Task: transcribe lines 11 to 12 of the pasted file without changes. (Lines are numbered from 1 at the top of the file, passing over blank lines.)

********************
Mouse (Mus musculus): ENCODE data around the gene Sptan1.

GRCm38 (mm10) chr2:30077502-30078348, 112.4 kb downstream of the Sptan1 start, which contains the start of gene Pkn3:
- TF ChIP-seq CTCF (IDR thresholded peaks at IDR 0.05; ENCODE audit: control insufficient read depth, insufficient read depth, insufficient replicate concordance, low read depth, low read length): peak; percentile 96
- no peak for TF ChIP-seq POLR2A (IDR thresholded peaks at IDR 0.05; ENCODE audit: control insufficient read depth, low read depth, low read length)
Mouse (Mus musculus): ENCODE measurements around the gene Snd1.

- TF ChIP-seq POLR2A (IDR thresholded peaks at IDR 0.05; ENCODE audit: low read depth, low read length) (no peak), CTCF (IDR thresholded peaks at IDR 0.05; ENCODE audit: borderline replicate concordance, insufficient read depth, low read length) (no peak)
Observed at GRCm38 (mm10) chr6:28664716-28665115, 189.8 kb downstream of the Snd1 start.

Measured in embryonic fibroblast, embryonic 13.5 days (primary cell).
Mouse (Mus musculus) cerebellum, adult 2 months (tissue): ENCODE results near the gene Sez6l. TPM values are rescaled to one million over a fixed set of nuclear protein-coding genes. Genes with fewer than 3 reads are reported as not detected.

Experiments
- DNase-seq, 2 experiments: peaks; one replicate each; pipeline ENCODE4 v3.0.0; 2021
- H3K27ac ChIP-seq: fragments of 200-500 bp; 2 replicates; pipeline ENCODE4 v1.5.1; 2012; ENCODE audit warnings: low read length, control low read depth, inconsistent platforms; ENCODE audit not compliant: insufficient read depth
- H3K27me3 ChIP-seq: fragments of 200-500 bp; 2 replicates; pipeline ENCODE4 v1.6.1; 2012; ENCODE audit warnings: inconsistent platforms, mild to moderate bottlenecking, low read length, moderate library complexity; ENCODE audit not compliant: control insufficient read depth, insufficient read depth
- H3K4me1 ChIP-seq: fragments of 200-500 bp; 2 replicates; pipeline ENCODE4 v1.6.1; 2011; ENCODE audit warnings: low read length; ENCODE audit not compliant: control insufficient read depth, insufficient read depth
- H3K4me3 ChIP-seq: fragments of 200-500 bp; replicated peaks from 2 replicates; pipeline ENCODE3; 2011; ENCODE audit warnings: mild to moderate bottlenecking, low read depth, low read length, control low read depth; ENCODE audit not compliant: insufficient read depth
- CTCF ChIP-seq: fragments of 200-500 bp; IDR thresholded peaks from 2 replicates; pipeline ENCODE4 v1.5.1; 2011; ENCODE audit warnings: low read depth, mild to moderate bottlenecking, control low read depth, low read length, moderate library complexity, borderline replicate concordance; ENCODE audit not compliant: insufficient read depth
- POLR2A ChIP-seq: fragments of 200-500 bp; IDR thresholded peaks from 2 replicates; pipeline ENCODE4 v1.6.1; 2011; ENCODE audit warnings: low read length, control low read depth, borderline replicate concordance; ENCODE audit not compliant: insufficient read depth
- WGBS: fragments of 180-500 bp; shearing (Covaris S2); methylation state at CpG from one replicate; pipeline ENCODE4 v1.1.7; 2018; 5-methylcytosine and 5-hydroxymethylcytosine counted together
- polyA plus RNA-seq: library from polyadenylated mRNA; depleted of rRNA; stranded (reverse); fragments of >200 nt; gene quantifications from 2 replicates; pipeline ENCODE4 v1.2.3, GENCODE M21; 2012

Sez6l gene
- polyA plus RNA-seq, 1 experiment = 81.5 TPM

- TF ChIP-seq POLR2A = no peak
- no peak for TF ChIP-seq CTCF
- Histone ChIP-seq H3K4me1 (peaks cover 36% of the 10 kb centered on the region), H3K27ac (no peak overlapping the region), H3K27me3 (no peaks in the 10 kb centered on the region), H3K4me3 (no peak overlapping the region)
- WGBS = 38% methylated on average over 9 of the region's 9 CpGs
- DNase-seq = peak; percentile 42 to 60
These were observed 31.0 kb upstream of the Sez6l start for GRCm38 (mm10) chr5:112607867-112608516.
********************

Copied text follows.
- DNase-seq, 2 experiments: peaks; one replicate each; pipeline ENCODE4 v3.0.0; 2021
- H3K27ac ChIP-seq: fragments of 200-500 bp; 2 replicates; pipeline ENCODE4 v1.5.1; 2012; ENCODE audit warnings: low read length, control low read depth, inconsistent platforms; ENCODE audit not compliant: insufficient read depth